Brazil's Supreme Court resumes its debates on Wednesday (June 7th) for a crucial judgment for indigenous peoples, as it could call into question the demarcation of the lands reserved for them, which are considered a bulwark against deforestation. In this "trial of the century" for indigenous people, the judges of the highest court in the land must validate or reject the "time frame", a thesis that recognizes as ancestral only the lands occupied by the indigenous when the Constitution was promulgated in 1988.
It is all the more crucial that the Chamber of Deputies last week approved a bill validating this interpretation, a stinging setback for leftist President Luiz Inacio Lula da Silva, who has pledged to make the defense of indigenous people a priority. The text has yet to be submitted to the Senate. Only two of the ten judges who currently make up the Federal Supreme Court (STF) had voted, one for and the other against, when the judgment was suspended in September 2021.
Ramparts against deforestation
Several hundred indigenous people from all over Brazil have been camping in Brasilia since the beginning of the week, mobilized to demand that the "time frame" be declared unconstitutional. Many scientists believe that indigenous reserves play an essential role in the fight against global warming, as bulwarks against deforestation, which has risen sharply under the mandate of former far-right President Jair Bolsonaro (2019-2022).
The demarcation of reserves guarantees indigenous peoples the inalienable right to occupy their ancestral lands, as well as the exclusive use of natural resources, while preserving their traditional way of life. Specifically, the Supreme Court must rule on the case of the Ibirama-Laklano territory, in the southern state of Santa Catarina, which lost its status as an indigenous reserve in 2009, following a lower court ruling. The argument put forward by the judges at the time: these lands were not occupied by aboriginal people in 1988.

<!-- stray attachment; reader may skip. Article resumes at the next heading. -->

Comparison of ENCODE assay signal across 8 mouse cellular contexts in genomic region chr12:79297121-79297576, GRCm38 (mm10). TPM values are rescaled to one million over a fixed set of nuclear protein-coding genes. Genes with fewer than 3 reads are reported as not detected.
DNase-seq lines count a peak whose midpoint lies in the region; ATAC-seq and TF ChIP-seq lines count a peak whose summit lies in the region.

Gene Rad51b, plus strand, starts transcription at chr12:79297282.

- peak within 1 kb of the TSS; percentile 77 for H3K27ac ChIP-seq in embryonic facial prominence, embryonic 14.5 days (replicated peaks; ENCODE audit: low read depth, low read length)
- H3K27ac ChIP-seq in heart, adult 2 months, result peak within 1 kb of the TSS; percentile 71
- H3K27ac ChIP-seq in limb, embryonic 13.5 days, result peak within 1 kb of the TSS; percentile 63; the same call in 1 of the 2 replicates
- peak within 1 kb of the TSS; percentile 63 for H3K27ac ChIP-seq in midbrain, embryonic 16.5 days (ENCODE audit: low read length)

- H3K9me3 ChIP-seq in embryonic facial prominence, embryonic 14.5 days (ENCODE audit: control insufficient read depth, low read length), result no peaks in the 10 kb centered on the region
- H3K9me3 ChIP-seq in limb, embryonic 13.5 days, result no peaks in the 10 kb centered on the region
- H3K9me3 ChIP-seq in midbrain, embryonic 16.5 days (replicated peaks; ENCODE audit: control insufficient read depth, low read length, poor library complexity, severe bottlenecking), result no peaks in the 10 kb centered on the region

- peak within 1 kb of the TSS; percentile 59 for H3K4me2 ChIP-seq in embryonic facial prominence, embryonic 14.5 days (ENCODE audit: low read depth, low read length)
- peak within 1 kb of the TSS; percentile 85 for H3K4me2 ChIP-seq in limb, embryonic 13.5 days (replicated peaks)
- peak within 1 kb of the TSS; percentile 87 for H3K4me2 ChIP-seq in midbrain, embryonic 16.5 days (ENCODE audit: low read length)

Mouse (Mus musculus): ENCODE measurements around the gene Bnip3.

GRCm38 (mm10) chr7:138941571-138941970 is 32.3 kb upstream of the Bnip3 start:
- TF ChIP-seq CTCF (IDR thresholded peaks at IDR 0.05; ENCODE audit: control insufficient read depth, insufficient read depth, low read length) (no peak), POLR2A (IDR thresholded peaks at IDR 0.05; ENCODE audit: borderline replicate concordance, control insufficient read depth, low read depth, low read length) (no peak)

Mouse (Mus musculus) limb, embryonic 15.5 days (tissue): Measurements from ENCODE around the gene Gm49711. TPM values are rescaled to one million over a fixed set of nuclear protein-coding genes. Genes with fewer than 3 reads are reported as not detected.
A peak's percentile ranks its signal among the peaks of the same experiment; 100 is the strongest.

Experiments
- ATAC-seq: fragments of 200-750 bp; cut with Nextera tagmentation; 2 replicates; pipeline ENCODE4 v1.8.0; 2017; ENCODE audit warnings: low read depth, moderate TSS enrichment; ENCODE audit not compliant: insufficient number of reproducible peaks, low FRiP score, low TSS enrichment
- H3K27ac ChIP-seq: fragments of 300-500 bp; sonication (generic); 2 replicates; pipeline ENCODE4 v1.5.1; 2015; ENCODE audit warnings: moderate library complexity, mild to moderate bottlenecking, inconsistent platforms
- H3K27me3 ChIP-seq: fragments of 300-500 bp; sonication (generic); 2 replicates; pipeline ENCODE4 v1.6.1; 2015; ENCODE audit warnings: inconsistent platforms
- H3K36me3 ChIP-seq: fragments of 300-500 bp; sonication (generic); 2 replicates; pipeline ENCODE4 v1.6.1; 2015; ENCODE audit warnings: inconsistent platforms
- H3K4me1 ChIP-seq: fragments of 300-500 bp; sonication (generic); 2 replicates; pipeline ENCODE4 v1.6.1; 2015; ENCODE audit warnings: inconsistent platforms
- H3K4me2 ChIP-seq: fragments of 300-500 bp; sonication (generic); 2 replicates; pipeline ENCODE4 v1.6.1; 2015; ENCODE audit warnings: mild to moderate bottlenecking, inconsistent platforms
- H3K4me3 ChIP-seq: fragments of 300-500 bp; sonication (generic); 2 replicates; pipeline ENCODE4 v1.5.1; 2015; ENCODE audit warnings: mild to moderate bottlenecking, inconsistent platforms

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The text of the Constitution promulgated that year guarantees them "original rights to the lands they traditionally occupy, which must be demarcated and protected by the State". If this judgment - which may still take weeks - on the "time frame" is long awaited, it is because it will apply not only to the Ibirama-Laklano lands, but also mechanically to dozens, if not hundreds of other reserves that have been the subject of litigation for years. In April, Lula approved six new indigenous reserves.
What are the arguments of both parties?
Indigenous peoples consider that the Constitution recognizes their right to occupy their ancestral lands, without providing for a "time frame". In particular, they recall that a large number of indigenous peoples were evicted from their territories by force of arms for centuries, including during the military dictatorship (1964-1985).
As a result, they were not necessarily on their ancestral lands in 1988. Representatives of the agro-business lobby, the sector driving Brazil's growth, believe that the "time frame" would provide "legal certainty" to large rural producers. They believe that indigenous lands already represent too large a share of Brazilian territory (about 13%) for a population of about 900,000 people, or less than 0.5% of Brazilians.
'More political than legal'
If the "time frame" thesis is validated, indigenous peoples could be evicted from their lands if they fail to prove that they occupied them at the time the 1988 Constitution was promulgated. According to the NGO Socio-Environmental Institute (ISA), nearly a third of the more than 700 indigenous reserves already demarcated in Brazil could be affected, precisely those that are the subject of disputes. Experts point to the difficulty for indigenous peoples, who have an oral tradition, to prove facts dating back more than 30 years.
According to Helio Wicher Neto, a lawyer specializing in socio-environmental law, the recent approval of Bill 490 in the lower house has a "more political than legal" scope, since it is the Supreme Court that must determine whether it is constitutional or not. "If the STF deems the time frame thesis unconstitutional, any bill that uses this thesis as a criterion for the demarcation of indigenous reserves will be unconstitutional," he told AFP. If it is sent to the Senate after an unfavorable decision of the Supreme Court, this text "should not pass the scrutiny of the (senatorial) committee of the Constitution and Justice," he believes.